Hot Weather Drinkin'

I love mezcal.  I'm learning more about it every week and I'm finding myself in need of a Oaxacan pilgrimage.  While I'm hoping to take some time off in October to wander through the agave fields, the people at Craft Distillers have been keeping me busy here in the store.  In addition to their outstanding Mezcalero label, they've now begun importing Mezcal Alipus - a very special collection of distillates that showcase various styles of mezcal making.  At about $40 a bottle, these are as good as I've seen for the price.  There are plenty of more-expensive mezcals that don't come close to the Alipus three.  Check out the notes and see what you think:

Mezcal Alipus San Andres Mezcal $42.99 - New mezcals de un pueblo from Craft Distillers!  The Alipus line is fabulous selection of quality selections at reasonable prices.  The San Andres mezcal was fermented in cypress vats and distilled by Don Valente Angel from agave Espadin grown at 5,000 feet.  The flavors are tangy on the entry, but then turn bright with sweet agave notes, before transforming into earth with hints of baking spice.  Very complex and extremely tasty.  Instantly one of my favorites.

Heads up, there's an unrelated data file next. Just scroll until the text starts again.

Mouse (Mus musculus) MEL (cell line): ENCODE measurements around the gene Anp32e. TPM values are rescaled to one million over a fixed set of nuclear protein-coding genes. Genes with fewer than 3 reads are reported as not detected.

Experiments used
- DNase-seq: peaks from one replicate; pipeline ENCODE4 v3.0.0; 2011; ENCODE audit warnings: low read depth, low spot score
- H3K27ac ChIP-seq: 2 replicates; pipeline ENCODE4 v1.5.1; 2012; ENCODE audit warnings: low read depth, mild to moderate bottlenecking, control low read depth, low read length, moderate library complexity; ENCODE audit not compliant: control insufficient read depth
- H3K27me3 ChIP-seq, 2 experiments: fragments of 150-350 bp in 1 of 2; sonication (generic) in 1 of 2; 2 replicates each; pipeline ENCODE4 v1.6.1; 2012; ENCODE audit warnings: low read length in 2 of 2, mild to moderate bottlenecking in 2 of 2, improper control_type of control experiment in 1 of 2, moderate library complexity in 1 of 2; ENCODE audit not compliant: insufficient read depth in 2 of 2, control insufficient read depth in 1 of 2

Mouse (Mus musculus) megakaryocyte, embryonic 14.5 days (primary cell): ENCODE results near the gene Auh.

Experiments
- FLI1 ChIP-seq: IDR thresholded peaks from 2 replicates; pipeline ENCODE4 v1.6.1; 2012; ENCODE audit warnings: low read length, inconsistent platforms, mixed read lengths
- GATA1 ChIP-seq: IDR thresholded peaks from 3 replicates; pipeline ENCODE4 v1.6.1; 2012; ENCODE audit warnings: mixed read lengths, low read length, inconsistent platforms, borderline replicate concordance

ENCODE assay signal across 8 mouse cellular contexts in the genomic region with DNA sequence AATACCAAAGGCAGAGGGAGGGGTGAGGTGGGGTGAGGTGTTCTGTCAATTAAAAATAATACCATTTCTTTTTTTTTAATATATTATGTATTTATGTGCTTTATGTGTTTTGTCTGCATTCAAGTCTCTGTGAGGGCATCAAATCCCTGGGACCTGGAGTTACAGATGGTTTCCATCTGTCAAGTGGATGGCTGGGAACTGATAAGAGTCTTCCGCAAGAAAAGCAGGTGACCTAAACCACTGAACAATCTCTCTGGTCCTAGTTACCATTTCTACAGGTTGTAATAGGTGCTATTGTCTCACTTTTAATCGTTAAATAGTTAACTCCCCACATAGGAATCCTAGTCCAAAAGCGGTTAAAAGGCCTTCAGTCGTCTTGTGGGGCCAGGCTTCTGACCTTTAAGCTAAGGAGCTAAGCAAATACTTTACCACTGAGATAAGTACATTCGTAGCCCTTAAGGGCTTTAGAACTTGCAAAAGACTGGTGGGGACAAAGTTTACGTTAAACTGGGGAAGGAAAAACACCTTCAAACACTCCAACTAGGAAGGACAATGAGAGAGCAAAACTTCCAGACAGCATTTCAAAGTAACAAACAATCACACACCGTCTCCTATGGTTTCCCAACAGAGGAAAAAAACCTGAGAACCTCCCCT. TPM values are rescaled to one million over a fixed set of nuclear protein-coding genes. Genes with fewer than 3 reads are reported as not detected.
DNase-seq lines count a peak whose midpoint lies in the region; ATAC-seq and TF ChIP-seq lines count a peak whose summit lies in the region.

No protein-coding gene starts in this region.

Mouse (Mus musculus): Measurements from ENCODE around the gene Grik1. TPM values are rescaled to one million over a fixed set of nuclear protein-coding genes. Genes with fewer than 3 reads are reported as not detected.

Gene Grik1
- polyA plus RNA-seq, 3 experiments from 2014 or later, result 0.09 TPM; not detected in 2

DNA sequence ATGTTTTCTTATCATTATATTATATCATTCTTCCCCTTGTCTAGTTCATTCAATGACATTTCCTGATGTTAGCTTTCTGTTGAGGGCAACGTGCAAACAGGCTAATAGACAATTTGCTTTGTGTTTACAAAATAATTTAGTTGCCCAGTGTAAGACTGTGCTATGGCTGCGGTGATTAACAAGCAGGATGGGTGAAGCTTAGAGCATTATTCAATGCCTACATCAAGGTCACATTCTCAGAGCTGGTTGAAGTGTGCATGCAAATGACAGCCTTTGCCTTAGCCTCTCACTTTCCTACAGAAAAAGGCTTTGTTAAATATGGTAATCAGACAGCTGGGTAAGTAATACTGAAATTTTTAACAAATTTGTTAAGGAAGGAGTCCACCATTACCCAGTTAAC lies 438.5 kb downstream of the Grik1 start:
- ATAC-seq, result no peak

Mezcal Alipus San Baltazar Guelavila Mezcal $42.99 - The San Baltazar Guelavila mezcal is fermented in pine vats and distilled by Don Cosme Hernandez from agave Espadin grown at 5700 feet in white, rocky soil.  More delicate in mouthfeel than the other two, the palate is still quite expressive with sweet fruits and white pepper notes intertwining with the smoky tang.  Earthy notes on the finish.  Delicious.

Mezcal Alipus San Juan Del Rio Mezcal $42.99 - The San Juan del Rio mezcal is fermented in oak vats and distilled by Don Joel Cruz from non-irrigated agave Espadin grown in sunny mountain top plantings in ferriferous soil at 4600 feet.  Perhaps a bit more user friendly than the other selections, the flavors are concentrated but mild and more in check with the alcohol.  Brilliant depth, loads of pepper and spice, but a subtle hint of sweet baking spices keeps it together.  Classic mezcal for people looking for a starting point. 

These spirits are so alive with flavor and character that it's hard to believe they're unaged.  That's not to say that they taste barrel-matured, just that in the whisky world we're accustomed to complexity as something that comes with time.  Here it's all about distillation methods and quality agave.  Mezcal is definitely the new frontier for spirits fans.  I'm gravitating that way, at least.  On a hot California afternoon like today, I'm definitely game for a few shots after my Mexican dinner. 

-David Driscoll

David Driscoll